Will Re-Defaults Of Mortgage Modifications Undermine Housing Markets?Advisor Perspectives
Much has been written about residential mortgage modifications, yet hardly anything has been said about the problem of re-defaults on modified mortgages. In large part, this is due to the paucity of accurate data about borrowers re-defaulting. It is time to clearly lay out how extensive this problem really is, what it means for mortgage markets and the dangers it poses for investors.
The basics of mortgage modifications
Millions of borrowers having trouble making regular mortgage payments have been given a mortgage modification by the servicer as an alternative to foreclosure. In their latest report, the consortium known as HOPE NOW shows a cumulative total of 8.4 million permanent modifications since the end of 2007. This includes the government’s HAMP modification program begun in 2009, proprietary modifications offered by non-government lenders and the GSEs’ modification programs.
Under a modification, permanent changes are made to the original mortgage via 1) reductions in the interest rate; 2) stretching out of the amortization period; 3) adding the interest arrears to the principal owed (known as capitalization); or 4) reduction in the principal amount owed.
Although this is a lot of foreclosure avoidance, it does not include any of the temporary solutions offered by lenders. The two main ones are known as forbearances and repayment plans. Millions of borrowers who may not qualify for a permanent modification have been provided a temporary reduction or deferment of the scheduled payment until their financial condition improves.
How many temporary solutions have been granted? HOPE NOW reports a cumulative total of 16.4 million under the category “other workout plans.” These temporary plans are not reported under modification data. Unlike a permanent modification, these temporary plans do not change the terms of the original mortgage. They merely defer or reduce the monthly payments until the borrower’s financial condition improves. As with permanent modifications, the borrowers given temporary workout plans are considered current. Take a good look at this HOPE NOW table to see what I am talking about.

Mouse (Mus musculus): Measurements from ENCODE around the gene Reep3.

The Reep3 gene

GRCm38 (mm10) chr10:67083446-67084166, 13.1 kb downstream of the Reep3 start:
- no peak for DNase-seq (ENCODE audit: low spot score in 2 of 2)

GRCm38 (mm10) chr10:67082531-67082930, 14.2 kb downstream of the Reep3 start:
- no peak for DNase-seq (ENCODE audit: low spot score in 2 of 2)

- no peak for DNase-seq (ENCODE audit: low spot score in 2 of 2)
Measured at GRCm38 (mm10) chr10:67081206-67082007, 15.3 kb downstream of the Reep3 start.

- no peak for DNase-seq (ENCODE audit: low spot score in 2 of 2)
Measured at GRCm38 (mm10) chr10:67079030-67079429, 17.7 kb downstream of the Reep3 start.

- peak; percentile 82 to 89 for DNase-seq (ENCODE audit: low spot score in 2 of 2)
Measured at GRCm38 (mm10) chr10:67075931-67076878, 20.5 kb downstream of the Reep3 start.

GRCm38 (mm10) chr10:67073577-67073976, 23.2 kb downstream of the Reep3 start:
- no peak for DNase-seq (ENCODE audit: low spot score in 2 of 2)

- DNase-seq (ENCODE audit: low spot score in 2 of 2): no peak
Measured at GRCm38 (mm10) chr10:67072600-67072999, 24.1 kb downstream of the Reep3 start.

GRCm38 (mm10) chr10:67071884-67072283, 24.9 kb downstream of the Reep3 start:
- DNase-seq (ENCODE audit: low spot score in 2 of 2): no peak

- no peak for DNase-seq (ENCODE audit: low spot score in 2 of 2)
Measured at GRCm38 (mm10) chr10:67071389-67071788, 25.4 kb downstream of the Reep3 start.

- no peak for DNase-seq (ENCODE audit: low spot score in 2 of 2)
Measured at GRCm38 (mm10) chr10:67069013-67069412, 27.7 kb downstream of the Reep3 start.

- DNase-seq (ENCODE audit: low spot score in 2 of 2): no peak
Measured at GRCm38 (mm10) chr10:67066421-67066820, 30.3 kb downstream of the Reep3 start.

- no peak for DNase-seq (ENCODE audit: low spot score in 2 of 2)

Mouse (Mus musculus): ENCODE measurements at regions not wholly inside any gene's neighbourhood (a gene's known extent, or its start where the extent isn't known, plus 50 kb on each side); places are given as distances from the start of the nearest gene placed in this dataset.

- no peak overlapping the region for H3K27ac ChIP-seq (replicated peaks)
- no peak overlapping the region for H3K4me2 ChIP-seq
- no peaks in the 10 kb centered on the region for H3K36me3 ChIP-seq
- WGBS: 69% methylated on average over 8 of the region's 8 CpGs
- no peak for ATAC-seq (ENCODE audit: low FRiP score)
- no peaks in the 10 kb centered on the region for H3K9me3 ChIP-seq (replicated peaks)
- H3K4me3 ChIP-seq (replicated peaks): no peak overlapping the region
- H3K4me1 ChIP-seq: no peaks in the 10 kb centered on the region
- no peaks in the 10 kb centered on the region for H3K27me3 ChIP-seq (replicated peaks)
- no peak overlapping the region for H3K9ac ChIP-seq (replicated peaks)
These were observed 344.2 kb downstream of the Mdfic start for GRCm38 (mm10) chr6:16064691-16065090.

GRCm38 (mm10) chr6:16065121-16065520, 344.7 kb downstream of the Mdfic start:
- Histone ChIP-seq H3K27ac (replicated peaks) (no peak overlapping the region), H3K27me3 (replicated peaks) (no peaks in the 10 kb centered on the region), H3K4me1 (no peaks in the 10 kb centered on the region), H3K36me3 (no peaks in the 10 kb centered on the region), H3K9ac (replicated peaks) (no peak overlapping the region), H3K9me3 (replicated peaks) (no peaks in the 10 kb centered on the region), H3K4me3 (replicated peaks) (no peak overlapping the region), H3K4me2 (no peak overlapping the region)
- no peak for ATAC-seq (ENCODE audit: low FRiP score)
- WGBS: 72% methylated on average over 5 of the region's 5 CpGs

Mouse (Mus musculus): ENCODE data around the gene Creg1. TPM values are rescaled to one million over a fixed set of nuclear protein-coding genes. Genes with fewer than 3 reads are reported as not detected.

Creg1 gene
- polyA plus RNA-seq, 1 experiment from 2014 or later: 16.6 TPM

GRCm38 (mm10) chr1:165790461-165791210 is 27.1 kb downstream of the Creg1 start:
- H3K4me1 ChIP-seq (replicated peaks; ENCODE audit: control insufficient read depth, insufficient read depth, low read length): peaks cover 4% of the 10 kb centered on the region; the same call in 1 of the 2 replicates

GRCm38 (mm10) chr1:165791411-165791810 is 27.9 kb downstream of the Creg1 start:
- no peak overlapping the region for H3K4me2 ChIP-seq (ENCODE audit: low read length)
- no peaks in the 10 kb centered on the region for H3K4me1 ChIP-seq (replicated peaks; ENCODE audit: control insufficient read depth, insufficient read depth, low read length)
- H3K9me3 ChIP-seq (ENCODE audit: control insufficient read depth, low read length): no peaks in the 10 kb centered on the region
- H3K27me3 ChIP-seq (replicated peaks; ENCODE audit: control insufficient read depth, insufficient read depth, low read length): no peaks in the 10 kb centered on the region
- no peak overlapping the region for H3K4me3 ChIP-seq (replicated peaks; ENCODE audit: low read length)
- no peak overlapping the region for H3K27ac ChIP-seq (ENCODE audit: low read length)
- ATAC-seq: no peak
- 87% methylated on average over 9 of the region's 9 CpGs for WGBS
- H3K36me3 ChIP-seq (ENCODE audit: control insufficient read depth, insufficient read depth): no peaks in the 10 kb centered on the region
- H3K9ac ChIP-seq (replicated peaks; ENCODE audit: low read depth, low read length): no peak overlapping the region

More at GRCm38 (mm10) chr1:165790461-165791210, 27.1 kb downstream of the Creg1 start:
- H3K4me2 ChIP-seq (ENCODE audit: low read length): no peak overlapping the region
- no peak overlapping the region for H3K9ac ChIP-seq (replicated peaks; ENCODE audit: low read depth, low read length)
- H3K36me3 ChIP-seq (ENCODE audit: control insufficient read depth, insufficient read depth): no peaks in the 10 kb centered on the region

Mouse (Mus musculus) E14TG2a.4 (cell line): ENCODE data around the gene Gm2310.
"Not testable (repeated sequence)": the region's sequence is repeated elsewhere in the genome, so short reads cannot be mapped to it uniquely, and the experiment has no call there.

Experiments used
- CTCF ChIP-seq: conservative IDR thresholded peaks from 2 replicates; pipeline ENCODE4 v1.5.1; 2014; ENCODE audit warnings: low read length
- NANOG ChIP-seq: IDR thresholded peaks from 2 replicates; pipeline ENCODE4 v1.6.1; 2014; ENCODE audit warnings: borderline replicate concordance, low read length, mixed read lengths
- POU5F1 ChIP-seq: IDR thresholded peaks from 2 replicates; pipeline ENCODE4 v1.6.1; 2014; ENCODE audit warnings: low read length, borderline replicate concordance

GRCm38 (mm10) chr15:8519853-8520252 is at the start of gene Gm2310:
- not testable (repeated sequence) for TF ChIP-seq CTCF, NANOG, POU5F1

What is the big deal?
Some of you may wonder why this modification re-default matter is important. Fair enough. Let me explain. In 2009, regulators such as the FDIC had become terrified that the housing and commercial real estate collapse might engulf the entire financial system. So they encouraged mortgage lenders and their servicers to find alternatives to foreclosure of seriously delinquent borrowers. As early as 2009, more than 1.2 million permanent modifications had been initiated. That number grew to 1.75 million in 2010 – the peak year of modifications.
2010 was also the peak year for completed foreclosures – slightly more than one million. As home prices continued their sharp decline in 2009 and 2010, panicked lenders and their servicers decided that they could stop the bleeding if they drastically reduced the number of repossessed properties placed on the active housing market. That is exactly what happened.
Read the full article here by Keith Jurow, Advisor Perspectives